Unions Prod DCAS To Speed Movement Of Hiring Rosters
By DAN ROSENBLUM | Posted: Monday, November 24, 2014 5:00 pm
Agency's Biggest Test
AGENCY’S BIGGEST TEST: During a Nov. 19 City Council hearing, Department of Citywide Administrative Services Commissioner Stacey Cumberbatch (right) and Deputy Commissioner for Human Capital Dawn Pinnock (center) detail the agency’s plans to issue more civil-service exams and replace provisional city workers with permanent civil servants.
As the city undertakes a major effort to replace provisional workers with those who have passed competitive civil-service exams, union representatives gathered last week to decry a weakening of the merit system.
Joe Puleo, president of Local 983 of District Council 37, said he’s seen a decline in the 10 titles the local represents. Because of attrition, most Urban Park Rangers are provisional, and though there have been four Motor Vehicle Operator tests, candidates still haven’t been called.
‘Why Keep Giving Exams?’
“We do not have the amount of people that we need to fill these vacancies, but we still have these examinations over and over again,” he said.
His testimony came at the tail end of a three-hour City Council hearing Nov. 19 concerning the 130-year-old civil-service system. At the start, officials from the Department of Citywide Administrative Services highlighted efforts to speed up exams and abide by a state-mandated plan to fill jobs held by provisionals with those who have gone through the competitive process.
“Today, entire communities in our city, such as the one I represent in southeast Queens, have been built through the inclusiveness of this system,” said I. Daneek Miller, the chair of the Council’s Civil Service and Labor Committee, which held the joint hearing with the Governmental Operations Committee. Mr. Miller is planning to hold at least one more civil-service hearing.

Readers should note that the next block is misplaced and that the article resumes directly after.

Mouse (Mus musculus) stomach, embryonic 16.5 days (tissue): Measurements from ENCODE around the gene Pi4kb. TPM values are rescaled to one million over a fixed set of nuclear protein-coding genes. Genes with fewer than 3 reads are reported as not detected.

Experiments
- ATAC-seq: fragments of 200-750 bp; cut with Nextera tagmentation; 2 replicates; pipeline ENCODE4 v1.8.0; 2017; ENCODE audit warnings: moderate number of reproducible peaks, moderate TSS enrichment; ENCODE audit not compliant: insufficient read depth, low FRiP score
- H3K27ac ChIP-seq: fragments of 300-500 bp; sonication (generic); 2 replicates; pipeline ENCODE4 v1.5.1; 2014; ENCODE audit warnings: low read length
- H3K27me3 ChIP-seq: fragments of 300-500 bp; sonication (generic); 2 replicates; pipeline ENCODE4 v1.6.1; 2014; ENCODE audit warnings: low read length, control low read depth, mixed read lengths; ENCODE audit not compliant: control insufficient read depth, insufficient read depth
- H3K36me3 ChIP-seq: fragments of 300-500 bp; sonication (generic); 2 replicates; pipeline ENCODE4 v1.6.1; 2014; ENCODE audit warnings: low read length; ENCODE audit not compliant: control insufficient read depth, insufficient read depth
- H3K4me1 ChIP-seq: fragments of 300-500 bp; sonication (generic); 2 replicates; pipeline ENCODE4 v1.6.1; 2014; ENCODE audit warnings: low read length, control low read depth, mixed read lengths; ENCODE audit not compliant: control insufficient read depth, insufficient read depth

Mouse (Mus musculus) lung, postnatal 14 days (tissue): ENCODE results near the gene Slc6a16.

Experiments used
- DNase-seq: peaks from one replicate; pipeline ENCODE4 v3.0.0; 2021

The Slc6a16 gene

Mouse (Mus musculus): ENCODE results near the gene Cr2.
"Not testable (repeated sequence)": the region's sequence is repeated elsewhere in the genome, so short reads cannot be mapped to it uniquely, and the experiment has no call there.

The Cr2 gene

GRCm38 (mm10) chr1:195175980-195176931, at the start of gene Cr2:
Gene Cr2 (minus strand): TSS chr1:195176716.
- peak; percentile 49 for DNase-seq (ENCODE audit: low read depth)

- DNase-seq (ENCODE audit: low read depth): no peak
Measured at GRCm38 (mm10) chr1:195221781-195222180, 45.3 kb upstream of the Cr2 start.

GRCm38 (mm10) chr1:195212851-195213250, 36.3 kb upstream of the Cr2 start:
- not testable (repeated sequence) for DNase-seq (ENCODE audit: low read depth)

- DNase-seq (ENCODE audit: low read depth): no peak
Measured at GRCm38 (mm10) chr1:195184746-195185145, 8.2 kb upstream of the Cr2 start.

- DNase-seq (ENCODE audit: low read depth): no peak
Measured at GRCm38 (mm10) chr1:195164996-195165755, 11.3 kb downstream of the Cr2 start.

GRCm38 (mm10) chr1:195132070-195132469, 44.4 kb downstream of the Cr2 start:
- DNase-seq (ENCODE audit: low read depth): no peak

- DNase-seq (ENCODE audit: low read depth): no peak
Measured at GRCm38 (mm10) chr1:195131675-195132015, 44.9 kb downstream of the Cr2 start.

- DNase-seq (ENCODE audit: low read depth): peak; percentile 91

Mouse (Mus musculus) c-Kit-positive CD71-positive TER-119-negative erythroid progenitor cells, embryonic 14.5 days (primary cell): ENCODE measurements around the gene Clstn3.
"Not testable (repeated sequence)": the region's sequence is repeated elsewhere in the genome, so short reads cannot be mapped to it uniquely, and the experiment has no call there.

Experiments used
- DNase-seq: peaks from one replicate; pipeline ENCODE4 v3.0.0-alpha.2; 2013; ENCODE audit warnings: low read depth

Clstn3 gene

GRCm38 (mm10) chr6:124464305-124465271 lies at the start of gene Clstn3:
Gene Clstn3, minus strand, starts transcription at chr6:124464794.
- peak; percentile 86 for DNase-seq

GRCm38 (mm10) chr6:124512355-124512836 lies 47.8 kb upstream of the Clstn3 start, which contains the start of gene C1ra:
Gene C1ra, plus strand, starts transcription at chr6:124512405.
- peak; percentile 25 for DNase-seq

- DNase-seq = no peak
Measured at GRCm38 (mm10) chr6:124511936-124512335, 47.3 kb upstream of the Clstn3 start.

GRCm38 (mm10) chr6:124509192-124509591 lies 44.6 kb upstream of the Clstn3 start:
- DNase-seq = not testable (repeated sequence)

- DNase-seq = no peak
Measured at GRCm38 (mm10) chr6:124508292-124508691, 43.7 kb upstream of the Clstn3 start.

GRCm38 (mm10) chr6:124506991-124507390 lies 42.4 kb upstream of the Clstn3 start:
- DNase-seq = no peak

Of roughly 300,000 city workers, about 152,800 of them are in the Competitive Class, DCAS officials said. Last year, the workforce was 39 percent white, 35 percent black, 19 percent Latino and 7 percent Asian.
Speeding the Process
DCAS Commissioner Stacey Cumberbatch and Deputy Commissioner for Human Capital Dawn Pinnock highlighted their plans to speed up exam-processing times by 25 percent as well as an approach to proactively schedule tests, as opposed to the former model of waiting for an agency to first express a need for new hires.
“The new DCAS seeks to use some of our workforce analytics, some information that maybe didn’t inform decisions in the past,” Ms. Cumberbatch said. To prepare for next year’s exams—when the department plans to issue 104—the Human Capital division is checking for titles with high attrition rates and those with soon-to-expire lists, then sharing suggestions with the applicable agencies.
Last year, it took a median of 441 days from administering a test to establishing a list, up nearly 30 percent from 344 days the previous year, reflecting an increase in the time for applicants to be hired. To shorten that, DCAS is looking at each step to cut redundancies, though some—such as the month-long protest review session—are legally required, Ms. Cumberbatch said.
But, she added, the metrics are flawed because some lists pending establishment drive the median time higher. For example, lists for Eligibility Specialists or Child Protection Specialists were constantly being developed, even as hiring slowed.
Had Been 37,000
The Commissioner updated the Council on its compliance with a 2007 State Court of Appeals decision to compel adhering to the section of the State Civil-Service Law that limits provisional appointments to nine months. The following year, the Bloomberg administration approved a plan to reduce its 37,397 non-competitive workers, and the de Blasio administration recently filed a request to extend the plan through 2016.